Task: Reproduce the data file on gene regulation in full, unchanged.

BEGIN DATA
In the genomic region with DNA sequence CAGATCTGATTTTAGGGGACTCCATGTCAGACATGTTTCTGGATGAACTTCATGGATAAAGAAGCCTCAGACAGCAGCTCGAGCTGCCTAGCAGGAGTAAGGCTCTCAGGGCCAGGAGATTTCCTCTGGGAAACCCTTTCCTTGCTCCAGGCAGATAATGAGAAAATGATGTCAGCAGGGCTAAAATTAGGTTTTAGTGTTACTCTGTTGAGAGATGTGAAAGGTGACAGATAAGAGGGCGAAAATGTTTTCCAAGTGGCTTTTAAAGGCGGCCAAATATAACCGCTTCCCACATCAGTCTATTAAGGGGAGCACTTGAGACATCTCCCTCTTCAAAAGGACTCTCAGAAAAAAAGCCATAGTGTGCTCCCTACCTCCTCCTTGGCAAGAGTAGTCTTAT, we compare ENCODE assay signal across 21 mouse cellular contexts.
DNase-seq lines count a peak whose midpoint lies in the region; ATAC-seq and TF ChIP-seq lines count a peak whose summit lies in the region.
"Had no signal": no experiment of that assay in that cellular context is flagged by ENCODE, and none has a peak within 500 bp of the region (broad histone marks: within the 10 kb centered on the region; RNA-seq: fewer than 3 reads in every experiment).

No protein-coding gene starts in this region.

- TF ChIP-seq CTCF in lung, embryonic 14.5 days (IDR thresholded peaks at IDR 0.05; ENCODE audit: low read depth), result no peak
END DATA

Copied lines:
In the genomic region with DNA sequence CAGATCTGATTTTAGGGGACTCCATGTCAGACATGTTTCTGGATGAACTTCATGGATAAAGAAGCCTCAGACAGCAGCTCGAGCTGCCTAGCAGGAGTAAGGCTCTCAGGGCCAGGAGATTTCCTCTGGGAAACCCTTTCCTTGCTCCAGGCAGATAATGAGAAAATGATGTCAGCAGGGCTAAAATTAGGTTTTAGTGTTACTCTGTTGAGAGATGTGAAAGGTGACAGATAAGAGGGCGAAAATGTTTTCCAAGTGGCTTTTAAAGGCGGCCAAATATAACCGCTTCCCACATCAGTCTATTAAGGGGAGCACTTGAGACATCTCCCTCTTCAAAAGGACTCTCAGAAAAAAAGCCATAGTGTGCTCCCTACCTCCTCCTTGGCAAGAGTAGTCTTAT, we compare ENCODE assay signal across 21 mouse cellular contexts.
DNase-seq lines count a peak whose midpoint lies in the region; ATAC-seq and TF ChIP-seq lines count a peak whose summit lies in the region.
"Had no signal": no experiment of that assay in that cellular context is flagged by ENCODE, and none has a peak within 500 bp of the region (broad histone marks: within the 10 kb centered on the region; RNA-seq: fewer than 3 reads in every experiment).

No protein-coding gene starts in this region.

- TF ChIP-seq CTCF in lung, embryonic 14.5 days (IDR thresholded peaks at IDR 0.05; ENCODE audit: low read depth), result no peak